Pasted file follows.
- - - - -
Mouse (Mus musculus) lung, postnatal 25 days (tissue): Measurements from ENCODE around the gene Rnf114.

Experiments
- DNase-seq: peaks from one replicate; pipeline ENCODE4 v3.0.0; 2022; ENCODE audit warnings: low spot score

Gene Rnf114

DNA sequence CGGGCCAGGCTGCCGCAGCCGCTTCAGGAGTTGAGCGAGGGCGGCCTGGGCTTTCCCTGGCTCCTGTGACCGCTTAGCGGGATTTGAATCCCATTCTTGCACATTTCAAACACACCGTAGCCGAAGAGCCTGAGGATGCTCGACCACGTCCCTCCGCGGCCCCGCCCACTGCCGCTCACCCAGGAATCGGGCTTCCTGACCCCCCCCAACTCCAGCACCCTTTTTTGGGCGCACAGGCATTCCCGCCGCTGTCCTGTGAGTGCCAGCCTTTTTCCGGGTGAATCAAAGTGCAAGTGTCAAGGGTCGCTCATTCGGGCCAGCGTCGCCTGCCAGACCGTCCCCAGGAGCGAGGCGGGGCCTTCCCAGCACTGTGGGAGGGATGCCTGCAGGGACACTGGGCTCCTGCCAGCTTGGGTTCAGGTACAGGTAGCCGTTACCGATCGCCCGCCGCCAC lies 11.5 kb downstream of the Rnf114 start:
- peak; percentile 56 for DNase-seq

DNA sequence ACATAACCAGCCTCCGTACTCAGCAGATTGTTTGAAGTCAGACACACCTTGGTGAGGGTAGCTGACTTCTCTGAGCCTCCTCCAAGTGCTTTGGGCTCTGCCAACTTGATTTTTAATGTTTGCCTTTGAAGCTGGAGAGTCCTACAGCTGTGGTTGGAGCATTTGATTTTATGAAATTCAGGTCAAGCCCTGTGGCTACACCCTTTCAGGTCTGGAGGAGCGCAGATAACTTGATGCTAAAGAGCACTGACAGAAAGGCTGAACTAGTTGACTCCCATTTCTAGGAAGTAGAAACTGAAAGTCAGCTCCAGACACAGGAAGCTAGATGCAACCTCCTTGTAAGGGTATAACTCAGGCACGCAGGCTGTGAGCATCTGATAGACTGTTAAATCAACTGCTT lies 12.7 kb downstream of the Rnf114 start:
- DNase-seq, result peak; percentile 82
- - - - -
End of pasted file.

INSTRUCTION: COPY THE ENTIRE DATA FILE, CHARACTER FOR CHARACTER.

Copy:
Mouse (Mus musculus) lung, postnatal 25 days (tissue): Measurements from ENCODE around the gene Rnf114.

Experiments
- DNase-seq: peaks from one replicate; pipeline ENCODE4 v3.0.0; 2022; ENCODE audit warnings: low spot score

Gene Rnf114

DNA sequence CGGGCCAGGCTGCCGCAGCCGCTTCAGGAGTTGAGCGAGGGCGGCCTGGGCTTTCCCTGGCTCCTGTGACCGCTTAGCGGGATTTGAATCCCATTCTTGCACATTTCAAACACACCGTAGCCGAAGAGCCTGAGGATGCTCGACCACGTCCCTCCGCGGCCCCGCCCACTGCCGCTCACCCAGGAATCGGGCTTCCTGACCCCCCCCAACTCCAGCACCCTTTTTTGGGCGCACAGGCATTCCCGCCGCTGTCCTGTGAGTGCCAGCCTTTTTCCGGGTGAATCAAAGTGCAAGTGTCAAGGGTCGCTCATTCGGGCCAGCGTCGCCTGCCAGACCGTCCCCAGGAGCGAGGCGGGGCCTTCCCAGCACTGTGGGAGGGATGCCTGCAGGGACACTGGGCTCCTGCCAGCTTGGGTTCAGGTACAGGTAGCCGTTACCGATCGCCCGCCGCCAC lies 11.5 kb downstream of the Rnf114 start:
- peak; percentile 56 for DNase-seq

DNA sequence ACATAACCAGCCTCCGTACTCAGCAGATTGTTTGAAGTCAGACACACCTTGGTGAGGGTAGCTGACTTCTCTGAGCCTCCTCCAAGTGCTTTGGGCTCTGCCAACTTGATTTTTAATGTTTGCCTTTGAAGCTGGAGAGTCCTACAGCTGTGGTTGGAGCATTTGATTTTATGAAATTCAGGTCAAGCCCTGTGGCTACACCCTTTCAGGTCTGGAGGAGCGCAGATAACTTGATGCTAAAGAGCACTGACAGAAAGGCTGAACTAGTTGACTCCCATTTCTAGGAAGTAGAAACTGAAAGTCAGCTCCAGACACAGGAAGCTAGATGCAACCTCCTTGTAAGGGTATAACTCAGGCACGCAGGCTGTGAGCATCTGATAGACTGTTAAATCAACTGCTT lies 12.7 kb downstream of the Rnf114 start:
- DNase-seq, result peak; percentile 82